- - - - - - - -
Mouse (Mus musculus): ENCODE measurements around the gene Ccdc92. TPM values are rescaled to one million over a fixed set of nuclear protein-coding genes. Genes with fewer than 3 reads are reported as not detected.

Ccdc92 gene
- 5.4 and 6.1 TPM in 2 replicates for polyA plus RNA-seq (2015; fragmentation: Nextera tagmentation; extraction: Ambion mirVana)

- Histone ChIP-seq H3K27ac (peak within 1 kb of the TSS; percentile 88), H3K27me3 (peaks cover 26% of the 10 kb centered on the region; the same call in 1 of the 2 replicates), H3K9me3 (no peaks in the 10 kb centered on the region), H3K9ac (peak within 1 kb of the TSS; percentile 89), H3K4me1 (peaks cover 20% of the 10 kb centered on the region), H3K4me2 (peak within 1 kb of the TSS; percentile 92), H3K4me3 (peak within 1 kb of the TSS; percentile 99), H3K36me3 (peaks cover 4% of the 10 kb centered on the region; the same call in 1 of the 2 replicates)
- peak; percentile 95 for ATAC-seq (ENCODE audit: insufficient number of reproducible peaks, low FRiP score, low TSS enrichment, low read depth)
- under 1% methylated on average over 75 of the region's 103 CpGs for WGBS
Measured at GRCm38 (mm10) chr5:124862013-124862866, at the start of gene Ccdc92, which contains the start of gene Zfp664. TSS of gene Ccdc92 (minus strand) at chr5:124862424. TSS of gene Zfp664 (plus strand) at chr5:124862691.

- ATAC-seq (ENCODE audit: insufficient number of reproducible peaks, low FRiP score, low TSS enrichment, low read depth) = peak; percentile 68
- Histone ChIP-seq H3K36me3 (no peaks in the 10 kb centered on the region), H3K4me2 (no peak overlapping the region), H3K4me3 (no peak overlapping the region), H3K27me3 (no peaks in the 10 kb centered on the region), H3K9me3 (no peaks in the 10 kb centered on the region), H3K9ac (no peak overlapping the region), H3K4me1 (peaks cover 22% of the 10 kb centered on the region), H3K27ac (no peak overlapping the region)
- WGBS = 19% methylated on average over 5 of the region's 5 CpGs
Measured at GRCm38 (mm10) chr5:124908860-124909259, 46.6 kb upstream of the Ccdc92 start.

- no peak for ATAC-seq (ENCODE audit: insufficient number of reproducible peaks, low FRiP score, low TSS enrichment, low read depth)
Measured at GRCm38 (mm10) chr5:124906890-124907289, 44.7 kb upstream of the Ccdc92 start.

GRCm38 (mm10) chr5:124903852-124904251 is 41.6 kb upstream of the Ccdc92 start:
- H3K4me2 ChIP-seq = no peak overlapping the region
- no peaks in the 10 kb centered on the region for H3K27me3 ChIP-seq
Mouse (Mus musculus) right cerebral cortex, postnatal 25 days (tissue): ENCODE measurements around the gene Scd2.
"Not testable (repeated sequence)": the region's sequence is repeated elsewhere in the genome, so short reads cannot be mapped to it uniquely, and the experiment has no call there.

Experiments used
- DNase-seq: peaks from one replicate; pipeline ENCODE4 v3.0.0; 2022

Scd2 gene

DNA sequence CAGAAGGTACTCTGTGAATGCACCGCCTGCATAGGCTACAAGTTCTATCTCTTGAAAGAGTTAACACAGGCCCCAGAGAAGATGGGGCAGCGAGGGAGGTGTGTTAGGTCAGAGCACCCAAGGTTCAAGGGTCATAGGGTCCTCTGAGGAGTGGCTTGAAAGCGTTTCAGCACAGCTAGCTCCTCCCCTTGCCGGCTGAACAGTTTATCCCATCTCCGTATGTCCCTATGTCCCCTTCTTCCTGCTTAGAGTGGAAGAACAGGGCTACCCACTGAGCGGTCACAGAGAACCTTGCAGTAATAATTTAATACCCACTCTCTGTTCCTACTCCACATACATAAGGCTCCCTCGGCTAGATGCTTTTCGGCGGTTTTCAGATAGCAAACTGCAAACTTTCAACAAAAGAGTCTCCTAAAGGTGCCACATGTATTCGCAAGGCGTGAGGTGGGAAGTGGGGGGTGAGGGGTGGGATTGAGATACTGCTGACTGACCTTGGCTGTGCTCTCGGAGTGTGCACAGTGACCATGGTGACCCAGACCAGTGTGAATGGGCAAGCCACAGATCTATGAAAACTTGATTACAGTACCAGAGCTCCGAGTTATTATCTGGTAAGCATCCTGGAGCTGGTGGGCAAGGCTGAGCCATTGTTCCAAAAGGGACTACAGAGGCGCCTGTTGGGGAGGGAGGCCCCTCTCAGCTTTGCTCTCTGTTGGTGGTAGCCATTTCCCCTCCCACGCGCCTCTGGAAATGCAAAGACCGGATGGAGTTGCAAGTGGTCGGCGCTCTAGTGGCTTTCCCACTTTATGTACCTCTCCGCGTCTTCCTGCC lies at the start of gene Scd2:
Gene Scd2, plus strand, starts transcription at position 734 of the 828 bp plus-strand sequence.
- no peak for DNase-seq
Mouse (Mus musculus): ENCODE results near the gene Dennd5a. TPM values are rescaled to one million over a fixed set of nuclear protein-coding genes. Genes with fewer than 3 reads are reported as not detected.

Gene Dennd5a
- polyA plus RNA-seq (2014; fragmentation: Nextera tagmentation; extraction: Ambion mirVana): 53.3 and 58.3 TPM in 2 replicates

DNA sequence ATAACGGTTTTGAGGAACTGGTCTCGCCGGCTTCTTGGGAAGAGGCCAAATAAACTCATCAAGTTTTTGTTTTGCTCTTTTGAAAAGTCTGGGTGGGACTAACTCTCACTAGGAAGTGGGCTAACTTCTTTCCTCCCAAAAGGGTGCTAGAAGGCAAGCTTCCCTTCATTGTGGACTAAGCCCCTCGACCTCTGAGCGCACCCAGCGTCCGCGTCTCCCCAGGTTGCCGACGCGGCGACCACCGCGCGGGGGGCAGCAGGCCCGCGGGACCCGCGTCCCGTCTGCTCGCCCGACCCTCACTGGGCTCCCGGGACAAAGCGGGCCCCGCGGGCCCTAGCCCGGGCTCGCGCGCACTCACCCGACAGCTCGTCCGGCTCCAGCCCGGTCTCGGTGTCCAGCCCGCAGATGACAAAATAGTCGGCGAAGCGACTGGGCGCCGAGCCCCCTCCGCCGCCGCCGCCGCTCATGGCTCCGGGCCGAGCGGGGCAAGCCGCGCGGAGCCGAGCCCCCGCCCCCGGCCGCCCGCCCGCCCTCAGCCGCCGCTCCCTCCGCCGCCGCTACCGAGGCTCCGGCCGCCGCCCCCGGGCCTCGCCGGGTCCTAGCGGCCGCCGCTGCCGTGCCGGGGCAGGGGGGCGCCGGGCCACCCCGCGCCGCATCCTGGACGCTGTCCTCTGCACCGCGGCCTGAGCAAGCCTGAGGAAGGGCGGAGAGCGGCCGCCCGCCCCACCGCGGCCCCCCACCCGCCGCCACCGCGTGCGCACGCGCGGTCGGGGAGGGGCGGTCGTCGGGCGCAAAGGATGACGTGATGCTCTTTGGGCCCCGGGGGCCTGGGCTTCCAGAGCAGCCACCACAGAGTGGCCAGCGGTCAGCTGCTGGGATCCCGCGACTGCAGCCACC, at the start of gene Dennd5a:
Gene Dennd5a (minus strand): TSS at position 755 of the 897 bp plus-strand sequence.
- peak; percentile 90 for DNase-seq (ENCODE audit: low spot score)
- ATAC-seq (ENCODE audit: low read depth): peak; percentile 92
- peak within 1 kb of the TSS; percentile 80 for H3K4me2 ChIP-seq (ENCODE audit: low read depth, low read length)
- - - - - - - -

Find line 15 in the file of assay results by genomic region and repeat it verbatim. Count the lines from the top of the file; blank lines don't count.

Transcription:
- H3K4me2 ChIP-seq = no peak overlapping the region